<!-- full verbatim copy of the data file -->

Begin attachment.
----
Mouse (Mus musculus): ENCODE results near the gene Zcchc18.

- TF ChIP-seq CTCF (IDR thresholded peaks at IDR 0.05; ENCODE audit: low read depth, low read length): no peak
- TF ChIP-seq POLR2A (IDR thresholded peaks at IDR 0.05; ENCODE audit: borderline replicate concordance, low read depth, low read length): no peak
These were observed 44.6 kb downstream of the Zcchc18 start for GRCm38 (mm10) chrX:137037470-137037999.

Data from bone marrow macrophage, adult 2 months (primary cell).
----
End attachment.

Mouse (Mus musculus): ENCODE results near the gene Zcchc18.

- TF ChIP-seq CTCF (IDR thresholded peaks at IDR 0.05; ENCODE audit: low read depth, low read length): no peak
- TF ChIP-seq POLR2A (IDR thresholded peaks at IDR 0.05; ENCODE audit: borderline replicate concordance, low read depth, low read length): no peak
These were observed 44.6 kb downstream of the Zcchc18 start for GRCm38 (mm10) chrX:137037470-137037999.

Data from bone marrow macrophage, adult 2 months (primary cell).